Trying to decide what kind of sump pump to buy and stuck choosing between a pedestal vs a submersible sump pump. Both types of sump pumps can keep your basement or crawl space dry but it is important to know the difference so you can make the best choice!
Pedestal and submersible pumps keep your home dry by pumping water from the pit out through drainage pipes. When choosing a new pump there are two primary styles of pumps – pedestal and submersible pumps. Both types of pumps have pros and cons so it is important to have all the information and make the right choice!
Pedestal Sump Pump Information
Pedestal sump pumps are a good choice for small homes and crawl spaces – but they are not perfect for every situation. This type of pump stands up straight in your pit and uses a motor in the head to clear water.
Pedestal sump pumps have a few key advantages when compared to submersible pumps. Lets take a quick look and see if this pump type is right for you!
- Easy to Install – Pedestal pumps are easier to install than submersible pumps which makes them a. great choice for crawl spaces and low flood homes
- Less Maintenance – Hate maintenance? Pedestal pump are easier to maintain since there is less to take out of the pit and the motor is on top.
- Cheaper – Everyone loves saving a few dollars. Pedestal pumps are not cheap but they do tend to cost less than Submersible pumps
- Smaller sump pit – Digging a pit for a pump basin is hard work. Pedestal pumps can work with smaller pump pits which means less digging for you when installing the pump
Like any tool Pedestal pumps have their share of disadvantages.
- Less horse power – Pump power is important when you need to clear a lot of water during a flood. Pedestal pumps tend to be less powerful than Submersible which can cause a problem during thunderstorms.
- Easy to knock over – Pedestal pumps need to be standing up to function properly. If you have a lot of foot traffic in your basement it might be a better idea to get a pump with a cover.
- Smells bad – If your pump does not have a cover you risk a bad “watery” smell leaking up and into your basement. This can be avoided with proper maintenance but does still happen from time to time.
- Shorter lifespan – Since this type of pump is made of a few different parts and is typically made of plastic they tend to not last as long as their Submersible counterparts.
Installing a Pedestal sump pump is easy and can normally be done in a few hours. Follow these step by step instructions and you will have a dry basement in no time!
Step by Step Instructions
- Dig a pump pit where water pools in the basement or crawl space
- Install the basin and pump
- Attach drainage and electrical connections
- Test the pump by filling the basin with a few buckets of water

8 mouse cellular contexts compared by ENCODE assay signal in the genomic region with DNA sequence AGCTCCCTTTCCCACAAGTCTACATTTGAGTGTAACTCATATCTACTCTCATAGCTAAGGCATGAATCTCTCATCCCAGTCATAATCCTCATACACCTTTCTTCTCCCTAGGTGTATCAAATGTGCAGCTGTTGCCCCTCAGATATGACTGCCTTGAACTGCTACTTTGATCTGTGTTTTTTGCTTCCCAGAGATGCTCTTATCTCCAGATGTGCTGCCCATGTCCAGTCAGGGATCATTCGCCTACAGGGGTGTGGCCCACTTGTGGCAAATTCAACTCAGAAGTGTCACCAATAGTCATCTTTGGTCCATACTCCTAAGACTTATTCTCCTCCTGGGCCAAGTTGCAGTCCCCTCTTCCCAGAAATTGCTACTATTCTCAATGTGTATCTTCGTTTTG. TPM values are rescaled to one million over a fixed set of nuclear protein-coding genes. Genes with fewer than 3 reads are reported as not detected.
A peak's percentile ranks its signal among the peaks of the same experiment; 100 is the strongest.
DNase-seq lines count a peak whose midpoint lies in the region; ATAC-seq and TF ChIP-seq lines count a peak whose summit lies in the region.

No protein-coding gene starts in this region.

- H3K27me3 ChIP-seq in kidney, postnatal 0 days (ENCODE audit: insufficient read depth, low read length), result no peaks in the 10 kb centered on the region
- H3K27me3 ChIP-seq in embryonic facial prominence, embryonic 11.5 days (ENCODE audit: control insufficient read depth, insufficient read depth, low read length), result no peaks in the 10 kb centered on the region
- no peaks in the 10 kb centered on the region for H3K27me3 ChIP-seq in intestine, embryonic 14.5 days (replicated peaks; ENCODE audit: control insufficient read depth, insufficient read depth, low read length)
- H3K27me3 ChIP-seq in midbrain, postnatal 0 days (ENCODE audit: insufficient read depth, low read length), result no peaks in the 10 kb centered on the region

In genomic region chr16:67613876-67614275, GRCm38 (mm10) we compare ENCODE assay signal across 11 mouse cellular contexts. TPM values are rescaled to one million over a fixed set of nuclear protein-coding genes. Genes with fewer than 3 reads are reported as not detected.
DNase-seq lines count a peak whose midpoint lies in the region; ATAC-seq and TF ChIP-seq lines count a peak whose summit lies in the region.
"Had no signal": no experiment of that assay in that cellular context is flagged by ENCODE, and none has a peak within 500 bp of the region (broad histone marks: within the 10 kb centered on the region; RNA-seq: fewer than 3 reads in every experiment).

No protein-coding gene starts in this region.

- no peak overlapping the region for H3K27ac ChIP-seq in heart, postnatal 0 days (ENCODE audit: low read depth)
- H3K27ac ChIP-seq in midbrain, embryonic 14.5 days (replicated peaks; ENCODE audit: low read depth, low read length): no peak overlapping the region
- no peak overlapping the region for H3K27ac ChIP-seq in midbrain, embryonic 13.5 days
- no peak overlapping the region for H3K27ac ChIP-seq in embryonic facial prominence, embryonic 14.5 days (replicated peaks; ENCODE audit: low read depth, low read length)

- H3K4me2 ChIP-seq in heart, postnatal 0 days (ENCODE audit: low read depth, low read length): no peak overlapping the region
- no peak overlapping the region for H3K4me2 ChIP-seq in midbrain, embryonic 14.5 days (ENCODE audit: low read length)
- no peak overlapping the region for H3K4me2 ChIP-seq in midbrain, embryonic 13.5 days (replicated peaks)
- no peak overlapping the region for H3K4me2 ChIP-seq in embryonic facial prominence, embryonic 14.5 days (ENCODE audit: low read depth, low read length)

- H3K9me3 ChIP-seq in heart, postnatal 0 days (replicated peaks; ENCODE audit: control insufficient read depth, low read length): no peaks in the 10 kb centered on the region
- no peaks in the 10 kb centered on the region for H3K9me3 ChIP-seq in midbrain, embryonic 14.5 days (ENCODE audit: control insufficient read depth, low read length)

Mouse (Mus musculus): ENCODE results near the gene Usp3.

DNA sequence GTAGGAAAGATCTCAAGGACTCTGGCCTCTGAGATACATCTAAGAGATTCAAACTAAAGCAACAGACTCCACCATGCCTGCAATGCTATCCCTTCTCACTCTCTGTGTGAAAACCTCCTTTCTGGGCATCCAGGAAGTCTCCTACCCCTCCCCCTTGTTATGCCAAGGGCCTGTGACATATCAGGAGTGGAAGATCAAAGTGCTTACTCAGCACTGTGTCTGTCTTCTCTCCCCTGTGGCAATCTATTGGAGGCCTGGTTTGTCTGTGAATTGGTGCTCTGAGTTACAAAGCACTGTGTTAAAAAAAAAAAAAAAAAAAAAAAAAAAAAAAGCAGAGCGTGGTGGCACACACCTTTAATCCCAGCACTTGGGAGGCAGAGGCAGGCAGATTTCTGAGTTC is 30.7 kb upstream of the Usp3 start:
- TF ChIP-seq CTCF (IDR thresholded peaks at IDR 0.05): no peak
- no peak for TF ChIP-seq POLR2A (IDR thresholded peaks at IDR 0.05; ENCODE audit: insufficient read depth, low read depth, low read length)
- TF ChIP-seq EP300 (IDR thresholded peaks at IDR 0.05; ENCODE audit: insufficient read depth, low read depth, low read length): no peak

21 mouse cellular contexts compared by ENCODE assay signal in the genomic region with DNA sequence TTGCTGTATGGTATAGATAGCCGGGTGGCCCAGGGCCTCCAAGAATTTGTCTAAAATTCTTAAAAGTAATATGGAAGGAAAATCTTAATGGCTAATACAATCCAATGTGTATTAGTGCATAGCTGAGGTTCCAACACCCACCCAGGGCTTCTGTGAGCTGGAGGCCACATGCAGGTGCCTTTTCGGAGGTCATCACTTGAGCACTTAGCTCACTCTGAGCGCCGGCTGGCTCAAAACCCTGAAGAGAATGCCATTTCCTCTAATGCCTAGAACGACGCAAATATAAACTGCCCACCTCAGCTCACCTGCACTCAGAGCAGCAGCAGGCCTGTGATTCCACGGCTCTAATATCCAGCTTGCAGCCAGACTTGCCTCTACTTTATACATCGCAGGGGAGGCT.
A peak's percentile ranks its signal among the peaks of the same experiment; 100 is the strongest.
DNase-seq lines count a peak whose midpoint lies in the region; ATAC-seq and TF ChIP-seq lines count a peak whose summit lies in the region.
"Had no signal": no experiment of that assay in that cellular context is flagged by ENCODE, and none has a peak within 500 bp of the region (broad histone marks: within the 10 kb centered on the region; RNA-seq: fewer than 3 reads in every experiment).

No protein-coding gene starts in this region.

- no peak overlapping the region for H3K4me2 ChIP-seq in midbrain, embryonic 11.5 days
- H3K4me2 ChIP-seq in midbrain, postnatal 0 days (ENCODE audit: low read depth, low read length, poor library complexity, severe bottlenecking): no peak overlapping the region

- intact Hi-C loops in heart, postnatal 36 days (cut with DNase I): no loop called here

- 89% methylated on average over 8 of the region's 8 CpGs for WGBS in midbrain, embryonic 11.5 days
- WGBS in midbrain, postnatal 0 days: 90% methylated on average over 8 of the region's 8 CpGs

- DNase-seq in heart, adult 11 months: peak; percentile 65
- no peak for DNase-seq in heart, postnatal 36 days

Submersible Sump Pumps Information
Submersible sump pumps are better for high flood areas and large homes. They sit at the bottom of your pump pit and pipe excess water up and out of your home. They are designed to be fully submerged in water – and are built to withstand rusting and leaking!
Submersible sump pumps offer many advantages over other types of pumps. This is important because you do not want your pump to fail and the basement to flood when it rains!
- More horsepower – Submersible pumps offer more power than Pedestal pump which is important during heavy flooding.
- Saves space – Submersible pumps sit at the bottom of the pit so they can’t be kicked over and stop working.
- Less noise – Since Submersible pumps are at the bottom of the pit, underwater and covered they make less noise than Pedestal pumps.
- Longer lasting – Better build materials mean a longer lifespan. Pumps made of cast iron and steel last longer than plastic Pedestal pumps.
Submersible pumps are great – but they are not without their drawbacks. Lets explore some potential problems so you don’t end up with the wrong pump type!
- Expensive – Since Submersible pumps are typically made of cast iron and steel they are more expensive than Pedestal pumps. Of course, a good sump pump is much cheaper than a flooded basement.
- Float switch problems – The more moving parts the more likely something is to go wrong. The float switch
Submersible sump pump are usually installed when a home is built. They require a large, waterproof pit with drainage and electrical connections.
Step by Step Instructions
- Measure and Dig your pit
- Install the basin
- Run drainage lines
- Install the pump
- Attach drainage and power connections
- Test the pump
How to Choose a Pump Type
Choosing between the different styles of pumps is easy. For large basements in heavy flood areas that receive frequent thunderstorms (or snow) you should choose a Submersible sump pump. We recommend the M53 Mighty Mate for most homes – Read the full review here.